We had to turn around. We couldn’t risk getting stuck in there and not getting home to the children. That’s a really bad situation. People were running out of gas and having to be towed out. It was not a good situation.
BQ: So at some point after that, you’ve decided to pick up your guitar and tell us about what happened next.
MD-J: While we were sitting in line, I started joking around with one of Luke Bryan’s songs. It’s called I Don’t Want This Night To End. And I said, “You know? He might not want this night to end, but I definitely want this night to end at this point.”
As I started thinking about it, the next day I started listening to the song and I thought, Oh my gosh; I have the perfect parody for this. And I just wrote it right there that morning. All the words just came to me, all about our experience of our traffic incident and not getting in to see him and just wanting the night to end.
BQ: Now you’re a songwriter of long standing and so’s your husband Michael. Is that a regular thing where you have an experience and the song pretty much writes itself?
MD-J: I’m not as talented a songwriter as my husband. He’s just brilliant and they just come to him. He can just write songs, sit down and amazing songs just come out. I have a lot harder time writing songs. I’ve only written about three songs. I’ve thought of little joke parodies and one-liners, but no situation has really come together perfectly to come out. It was [Bryan’s] song, it fit exactly to what happened, so it was just a perfect storm, really, for the parody to be created.
BQ: After you wrote that song, you did a little clip and then you got some attention from the media.
MD-J: Yes, I did. Everyone would love for that to happen, but you never think that it really will or anyone will really hear it. I put it on Youtube and shared it on Facebook with some of my friends. And everyone started sharing it. 20 000 other people experienced this so it started getting shared with people I didn’t even know. “Oh, you gotta watch this; this is what happened to you!”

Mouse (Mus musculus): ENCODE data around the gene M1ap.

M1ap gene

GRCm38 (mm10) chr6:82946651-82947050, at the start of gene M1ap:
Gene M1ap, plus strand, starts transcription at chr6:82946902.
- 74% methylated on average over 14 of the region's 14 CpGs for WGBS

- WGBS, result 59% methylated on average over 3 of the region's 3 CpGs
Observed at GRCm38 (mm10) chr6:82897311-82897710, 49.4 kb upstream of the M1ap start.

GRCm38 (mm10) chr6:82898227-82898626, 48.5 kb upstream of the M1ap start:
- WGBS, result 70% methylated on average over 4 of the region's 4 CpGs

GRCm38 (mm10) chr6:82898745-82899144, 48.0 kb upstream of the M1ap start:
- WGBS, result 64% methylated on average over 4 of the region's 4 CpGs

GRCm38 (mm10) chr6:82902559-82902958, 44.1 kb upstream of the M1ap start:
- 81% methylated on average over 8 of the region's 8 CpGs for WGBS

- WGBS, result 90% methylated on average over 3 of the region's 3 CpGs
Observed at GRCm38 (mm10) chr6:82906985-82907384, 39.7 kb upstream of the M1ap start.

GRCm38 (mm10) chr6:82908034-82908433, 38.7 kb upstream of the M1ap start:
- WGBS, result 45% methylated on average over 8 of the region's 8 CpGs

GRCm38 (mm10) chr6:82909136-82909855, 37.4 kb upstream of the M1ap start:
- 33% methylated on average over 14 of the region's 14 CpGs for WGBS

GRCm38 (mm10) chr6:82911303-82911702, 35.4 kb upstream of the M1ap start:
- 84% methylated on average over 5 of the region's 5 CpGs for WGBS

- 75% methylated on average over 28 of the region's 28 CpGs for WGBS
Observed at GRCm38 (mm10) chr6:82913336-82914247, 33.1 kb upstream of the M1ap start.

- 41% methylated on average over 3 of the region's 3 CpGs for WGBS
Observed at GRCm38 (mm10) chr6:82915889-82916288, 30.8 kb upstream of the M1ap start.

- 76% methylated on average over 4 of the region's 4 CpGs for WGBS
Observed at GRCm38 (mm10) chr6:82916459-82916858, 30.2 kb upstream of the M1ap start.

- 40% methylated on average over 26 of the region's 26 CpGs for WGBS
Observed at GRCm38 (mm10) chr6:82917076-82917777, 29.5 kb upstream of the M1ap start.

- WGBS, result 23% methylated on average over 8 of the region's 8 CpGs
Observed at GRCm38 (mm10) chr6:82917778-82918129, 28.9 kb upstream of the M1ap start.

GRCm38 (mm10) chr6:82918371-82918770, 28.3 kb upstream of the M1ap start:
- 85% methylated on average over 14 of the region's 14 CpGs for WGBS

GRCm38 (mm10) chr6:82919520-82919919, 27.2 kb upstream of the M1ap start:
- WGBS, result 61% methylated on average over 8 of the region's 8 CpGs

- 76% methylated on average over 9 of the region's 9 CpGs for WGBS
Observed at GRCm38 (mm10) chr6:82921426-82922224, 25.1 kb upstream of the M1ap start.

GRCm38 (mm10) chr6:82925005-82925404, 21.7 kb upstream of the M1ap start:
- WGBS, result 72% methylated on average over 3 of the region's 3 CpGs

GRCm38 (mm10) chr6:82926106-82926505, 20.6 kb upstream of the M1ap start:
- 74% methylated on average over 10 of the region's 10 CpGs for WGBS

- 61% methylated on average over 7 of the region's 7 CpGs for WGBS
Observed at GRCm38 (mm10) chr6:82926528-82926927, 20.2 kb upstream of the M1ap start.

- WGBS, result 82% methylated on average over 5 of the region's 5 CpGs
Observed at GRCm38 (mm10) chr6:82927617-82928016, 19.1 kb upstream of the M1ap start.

It got shared on our local news station, and a few days later they contacted me and they wanted to come and do a story on it. They came out to my house and did a big news story on me on LEX-18, and it was a really fun. The video went a little viral, over 8 000 views. So it was really fun; it was something that could kind of turn a negative experience into something you could laugh about, and everyone could relate to.
And that’s what I would hope that he could see the humour in it because he doesn’t want people to pay to see him and not get to see him. He doesn’t want that to happen either, and so he can say, Hey, we’re just going to laugh about it. And hopefully we can see him next time he comes in. We can all look back and remember it with laughter instead of thinking negatively about it.
BQ: Melissa, thank you so much for joining us tonight… this morning… wherever we are. Thanks so much.
MD-J: Thanks for having me.
Here’s Melissa’s parody song on Youtube:
Be sure to catch both Melissa Deaton-Johnathon and her media conglomerate husband Michael Johnathon for Woodsongs Old Time Music Hour on Monday nights at 8pm ET in the USA, streamed live on www.folk-book.org for members, and syndicated around the world on eleventy bazillion radio stations and television devices.
Back editions of the Woodsongs Old Time Music Hour show in MP4 and audio formats are available at www.woodsongs.com
And it wouldn’t be fair if we didn’t give a tip of the wide-brimmed hat to the merry muse of this piece of Kentucky folklore, Mr Luke Bryan. May he ascend Phoenix-like from the ashes of this particular night, and may the whole experience just give a little boost to his rising star. We love it when that happens. It’s the folk (and country) process at work.
The audio of the interview has been accessed 639 times as of Monday 24 February 2020.